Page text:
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The fight over whether ISIS recruit Hoda Muthana is a US citizen, explained

Muthana was born in the US. She got a US passport. But the Trump administration isn’t taking her back.

Hoda Muthana burned her US passport when she joined ISIS, in a similar gesture of protest to the burning of the US flag here. Now, the Trump administration is arguing she never should have been issued a passport — and isn’t an American citizen at all.
Ahmad Al-Rubaye/AFP/Getty Images

Hoda Muthana was born in the US. In 2014, as a 20-year-old student at the University of Alabama-Birmingham, she told her parents she was going on a field trip to Atlanta; instead, she withdrew from school, used the reimbursed tuition to buy a plane ticket, flew to Turkey, made her way to Syria, and joined ISIS.

Now she wants to come home. But the US doesn’t want to take her back — and it claims it doesn’t have to.

While in Syria, Muthana used her social media accounts to call for the murder of Americans.

“Go on drive-bys and spill all of their blood, or rent a big truck and drive all over them. Veterans, Patriot, Memorial etc Day parades..go on drive by’s + spill all of their blood or rent a big truck n drive all over them. Kill them,” Muthana tweeted from her now-suspended Twitter account, according to a 2015 profile of her by BuzzFeed News.

But that was then. Now, with ISIS in shreds, she says she’s prepared to face trial in the United States for her actions.

Secretary of State Mike Pompeo, however, has declared that Muthana was never actually a US citizen — and that, therefore, there’s no legal obligation for the US to take her back, even if it’s to put her on trial. (On Wednesday, after Pompeo’s statement, President Donald Trump tweeted that he had “instructed” Pompeo not to let Muthana back into the US.)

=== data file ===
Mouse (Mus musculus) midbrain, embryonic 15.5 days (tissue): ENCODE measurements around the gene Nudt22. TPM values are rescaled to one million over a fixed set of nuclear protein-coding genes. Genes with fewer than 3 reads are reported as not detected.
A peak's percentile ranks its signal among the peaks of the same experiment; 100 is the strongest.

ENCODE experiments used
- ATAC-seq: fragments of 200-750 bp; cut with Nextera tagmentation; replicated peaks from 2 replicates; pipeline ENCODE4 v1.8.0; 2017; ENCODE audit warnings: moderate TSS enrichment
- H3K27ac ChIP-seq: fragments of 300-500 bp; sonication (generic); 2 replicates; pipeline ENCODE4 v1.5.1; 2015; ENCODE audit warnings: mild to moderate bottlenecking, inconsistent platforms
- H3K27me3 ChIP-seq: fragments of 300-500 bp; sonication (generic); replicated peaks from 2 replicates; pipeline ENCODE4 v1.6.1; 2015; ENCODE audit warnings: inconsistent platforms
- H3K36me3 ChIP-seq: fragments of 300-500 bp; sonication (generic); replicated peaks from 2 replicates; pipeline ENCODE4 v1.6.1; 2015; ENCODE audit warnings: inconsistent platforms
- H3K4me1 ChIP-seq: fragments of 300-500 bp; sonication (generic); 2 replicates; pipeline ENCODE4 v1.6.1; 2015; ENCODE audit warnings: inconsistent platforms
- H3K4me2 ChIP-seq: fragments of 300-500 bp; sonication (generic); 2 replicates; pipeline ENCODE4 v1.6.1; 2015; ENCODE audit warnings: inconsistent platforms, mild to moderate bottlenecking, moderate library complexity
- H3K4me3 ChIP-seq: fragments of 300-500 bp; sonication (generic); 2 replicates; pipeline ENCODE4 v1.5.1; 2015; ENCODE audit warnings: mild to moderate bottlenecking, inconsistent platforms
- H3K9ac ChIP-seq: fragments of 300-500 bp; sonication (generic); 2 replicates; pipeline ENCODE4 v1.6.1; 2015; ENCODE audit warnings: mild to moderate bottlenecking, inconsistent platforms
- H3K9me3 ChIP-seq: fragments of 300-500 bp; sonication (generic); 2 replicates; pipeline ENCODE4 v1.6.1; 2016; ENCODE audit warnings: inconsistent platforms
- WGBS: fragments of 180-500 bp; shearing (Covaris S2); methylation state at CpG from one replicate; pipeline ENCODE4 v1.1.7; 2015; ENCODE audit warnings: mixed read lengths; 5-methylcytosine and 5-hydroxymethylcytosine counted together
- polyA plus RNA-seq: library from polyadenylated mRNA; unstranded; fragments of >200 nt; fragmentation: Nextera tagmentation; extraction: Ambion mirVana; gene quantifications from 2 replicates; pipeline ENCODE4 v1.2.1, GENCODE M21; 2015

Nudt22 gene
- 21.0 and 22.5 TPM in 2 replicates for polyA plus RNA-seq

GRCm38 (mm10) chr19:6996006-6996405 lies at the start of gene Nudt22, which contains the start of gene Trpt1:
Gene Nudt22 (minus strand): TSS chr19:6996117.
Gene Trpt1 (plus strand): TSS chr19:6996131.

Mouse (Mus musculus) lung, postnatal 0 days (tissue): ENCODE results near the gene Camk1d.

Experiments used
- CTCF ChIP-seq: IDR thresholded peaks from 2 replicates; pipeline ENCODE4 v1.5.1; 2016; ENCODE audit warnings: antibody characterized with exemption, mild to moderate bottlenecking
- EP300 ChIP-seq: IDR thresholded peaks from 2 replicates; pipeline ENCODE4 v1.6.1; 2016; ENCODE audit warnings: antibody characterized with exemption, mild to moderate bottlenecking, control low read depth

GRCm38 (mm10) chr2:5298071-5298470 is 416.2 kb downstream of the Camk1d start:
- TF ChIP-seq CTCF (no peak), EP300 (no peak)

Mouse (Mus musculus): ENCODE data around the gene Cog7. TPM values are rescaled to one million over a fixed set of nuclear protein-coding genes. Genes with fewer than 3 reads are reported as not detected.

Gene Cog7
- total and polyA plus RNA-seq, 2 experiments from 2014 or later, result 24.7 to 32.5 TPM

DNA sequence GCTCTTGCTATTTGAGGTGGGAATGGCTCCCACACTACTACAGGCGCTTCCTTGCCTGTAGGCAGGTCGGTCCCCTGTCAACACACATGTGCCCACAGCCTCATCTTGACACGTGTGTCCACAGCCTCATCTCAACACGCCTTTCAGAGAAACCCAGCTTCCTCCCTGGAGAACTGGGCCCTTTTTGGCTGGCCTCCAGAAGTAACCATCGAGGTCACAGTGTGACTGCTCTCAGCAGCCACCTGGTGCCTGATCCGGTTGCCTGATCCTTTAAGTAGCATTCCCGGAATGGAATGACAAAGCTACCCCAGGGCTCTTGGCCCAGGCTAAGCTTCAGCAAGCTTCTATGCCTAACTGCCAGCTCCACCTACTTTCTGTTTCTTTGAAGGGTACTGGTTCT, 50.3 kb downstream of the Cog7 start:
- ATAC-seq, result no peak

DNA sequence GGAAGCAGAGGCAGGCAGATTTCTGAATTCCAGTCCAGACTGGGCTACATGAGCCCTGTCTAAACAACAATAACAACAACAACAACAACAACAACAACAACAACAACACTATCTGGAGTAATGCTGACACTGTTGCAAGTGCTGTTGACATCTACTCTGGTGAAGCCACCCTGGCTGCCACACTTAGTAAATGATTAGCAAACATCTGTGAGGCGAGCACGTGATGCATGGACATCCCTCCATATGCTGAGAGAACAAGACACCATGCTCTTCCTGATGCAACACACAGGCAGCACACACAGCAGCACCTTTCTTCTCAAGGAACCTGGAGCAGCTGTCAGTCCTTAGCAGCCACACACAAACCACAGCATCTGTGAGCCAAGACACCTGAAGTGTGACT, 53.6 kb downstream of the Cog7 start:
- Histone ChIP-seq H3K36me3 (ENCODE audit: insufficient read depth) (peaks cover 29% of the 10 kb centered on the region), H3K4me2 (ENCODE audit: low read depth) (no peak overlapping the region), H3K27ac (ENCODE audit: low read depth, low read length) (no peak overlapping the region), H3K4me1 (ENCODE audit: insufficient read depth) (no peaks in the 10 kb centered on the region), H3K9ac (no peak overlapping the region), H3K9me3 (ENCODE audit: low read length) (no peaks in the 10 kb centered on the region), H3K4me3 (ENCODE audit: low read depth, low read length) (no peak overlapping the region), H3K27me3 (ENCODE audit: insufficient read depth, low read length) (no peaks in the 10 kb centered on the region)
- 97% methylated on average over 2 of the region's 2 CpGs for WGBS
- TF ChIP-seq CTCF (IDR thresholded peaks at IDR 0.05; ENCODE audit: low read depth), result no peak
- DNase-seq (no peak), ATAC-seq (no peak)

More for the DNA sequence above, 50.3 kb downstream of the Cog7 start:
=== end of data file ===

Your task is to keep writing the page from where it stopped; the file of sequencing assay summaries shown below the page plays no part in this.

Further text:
Muthana’s father, Ahmed Ali Muthana, is suing to allow her to come home, claiming that both she and her 18-month-old son are in fact US citizens and that they are being deprived of their constitutional rights.

The question of whether Muthana actually is a citizen or not turns out to be fairly complicated, and the US government’s position has changed over time.

At issue is whether she was “subject to the jurisdiction of the United States” at birth, a status that her father claims she holds and that the federal government, starting in 2016, has claimed she does not.

Whether Hoda Muthana is a citizen or not depends on whether her father was still a diplomat when she was born

Hoda Muthana told NBC News that her citizenship has never been questioned before, and that “[w]hen I tried filing for a passport it was very easy. It came in 10 days.”

But that’s not true.